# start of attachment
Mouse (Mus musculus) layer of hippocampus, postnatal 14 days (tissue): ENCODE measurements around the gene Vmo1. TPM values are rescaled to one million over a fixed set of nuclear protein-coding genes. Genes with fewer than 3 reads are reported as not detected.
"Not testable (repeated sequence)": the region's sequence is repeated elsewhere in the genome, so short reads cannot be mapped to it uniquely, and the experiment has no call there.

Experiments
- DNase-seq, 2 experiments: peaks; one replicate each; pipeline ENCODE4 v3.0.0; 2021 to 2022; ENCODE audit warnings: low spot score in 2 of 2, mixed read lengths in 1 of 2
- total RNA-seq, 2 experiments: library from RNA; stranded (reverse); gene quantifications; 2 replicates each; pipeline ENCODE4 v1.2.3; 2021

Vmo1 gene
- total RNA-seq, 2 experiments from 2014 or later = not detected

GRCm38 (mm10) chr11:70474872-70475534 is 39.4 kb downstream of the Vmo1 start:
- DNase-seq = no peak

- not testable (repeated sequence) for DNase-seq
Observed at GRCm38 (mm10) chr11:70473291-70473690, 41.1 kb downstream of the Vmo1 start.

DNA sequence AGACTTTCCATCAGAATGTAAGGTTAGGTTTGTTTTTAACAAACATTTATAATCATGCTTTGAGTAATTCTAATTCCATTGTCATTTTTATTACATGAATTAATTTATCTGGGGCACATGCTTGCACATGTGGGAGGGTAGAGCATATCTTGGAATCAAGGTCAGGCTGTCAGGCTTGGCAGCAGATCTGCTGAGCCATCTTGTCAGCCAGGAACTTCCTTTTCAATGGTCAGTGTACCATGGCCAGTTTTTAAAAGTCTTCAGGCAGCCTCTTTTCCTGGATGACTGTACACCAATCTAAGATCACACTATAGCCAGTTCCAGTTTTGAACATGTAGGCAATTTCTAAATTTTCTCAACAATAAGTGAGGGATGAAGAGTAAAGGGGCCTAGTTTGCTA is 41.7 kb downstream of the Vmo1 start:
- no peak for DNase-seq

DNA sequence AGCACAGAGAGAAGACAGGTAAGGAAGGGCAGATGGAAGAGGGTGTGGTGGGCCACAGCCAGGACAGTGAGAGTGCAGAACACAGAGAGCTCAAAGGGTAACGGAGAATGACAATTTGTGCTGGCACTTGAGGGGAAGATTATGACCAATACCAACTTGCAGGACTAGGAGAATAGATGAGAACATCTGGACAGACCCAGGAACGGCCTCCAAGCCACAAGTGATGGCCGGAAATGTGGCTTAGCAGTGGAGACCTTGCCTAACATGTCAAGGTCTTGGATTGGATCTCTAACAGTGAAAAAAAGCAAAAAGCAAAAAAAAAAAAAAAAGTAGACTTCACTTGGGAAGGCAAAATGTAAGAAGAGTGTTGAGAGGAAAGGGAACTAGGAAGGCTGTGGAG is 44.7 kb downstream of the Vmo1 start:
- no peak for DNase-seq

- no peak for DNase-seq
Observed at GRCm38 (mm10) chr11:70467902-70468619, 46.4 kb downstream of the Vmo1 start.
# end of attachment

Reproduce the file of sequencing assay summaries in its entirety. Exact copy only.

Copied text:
Mouse (Mus musculus) layer of hippocampus, postnatal 14 days (tissue): ENCODE measurements around the gene Vmo1. TPM values are rescaled to one million over a fixed set of nuclear protein-coding genes. Genes with fewer than 3 reads are reported as not detected.
"Not testable (repeated sequence)": the region's sequence is repeated elsewhere in the genome, so short reads cannot be mapped to it uniquely, and the experiment has no call there.

Experiments
- DNase-seq, 2 experiments: peaks; one replicate each; pipeline ENCODE4 v3.0.0; 2021 to 2022; ENCODE audit warnings: low spot score in 2 of 2, mixed read lengths in 1 of 2
- total RNA-seq, 2 experiments: library from RNA; stranded (reverse); gene quantifications; 2 replicates each; pipeline ENCODE4 v1.2.3; 2021

Vmo1 gene
- total RNA-seq, 2 experiments from 2014 or later = not detected

GRCm38 (mm10) chr11:70474872-70475534 is 39.4 kb downstream of the Vmo1 start:
- DNase-seq = no peak

- not testable (repeated sequence) for DNase-seq
Observed at GRCm38 (mm10) chr11:70473291-70473690, 41.1 kb downstream of the Vmo1 start.

DNA sequence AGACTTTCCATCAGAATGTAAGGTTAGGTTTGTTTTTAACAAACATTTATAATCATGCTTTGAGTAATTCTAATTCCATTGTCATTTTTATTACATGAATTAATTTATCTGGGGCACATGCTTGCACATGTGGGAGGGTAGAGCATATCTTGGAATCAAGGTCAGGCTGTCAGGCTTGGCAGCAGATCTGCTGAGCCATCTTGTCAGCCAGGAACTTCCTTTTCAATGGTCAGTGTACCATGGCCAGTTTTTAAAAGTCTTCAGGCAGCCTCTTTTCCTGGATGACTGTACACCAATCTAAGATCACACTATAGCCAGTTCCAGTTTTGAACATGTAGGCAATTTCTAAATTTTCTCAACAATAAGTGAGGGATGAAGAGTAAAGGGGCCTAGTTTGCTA is 41.7 kb downstream of the Vmo1 start:
- no peak for DNase-seq

DNA sequence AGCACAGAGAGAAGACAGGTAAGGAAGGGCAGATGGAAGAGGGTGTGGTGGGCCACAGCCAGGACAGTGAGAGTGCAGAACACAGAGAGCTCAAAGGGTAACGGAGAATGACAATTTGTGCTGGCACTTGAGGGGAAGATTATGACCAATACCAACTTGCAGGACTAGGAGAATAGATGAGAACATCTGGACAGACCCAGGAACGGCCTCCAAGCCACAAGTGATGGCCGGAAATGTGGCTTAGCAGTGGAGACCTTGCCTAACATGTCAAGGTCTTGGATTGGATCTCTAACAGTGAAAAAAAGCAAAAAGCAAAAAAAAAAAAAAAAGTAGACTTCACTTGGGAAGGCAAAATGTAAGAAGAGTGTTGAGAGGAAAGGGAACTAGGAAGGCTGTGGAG is 44.7 kb downstream of the Vmo1 start:
- no peak for DNase-seq

- no peak for DNase-seq
Observed at GRCm38 (mm10) chr11:70467902-70468619, 46.4 kb downstream of the Vmo1 start.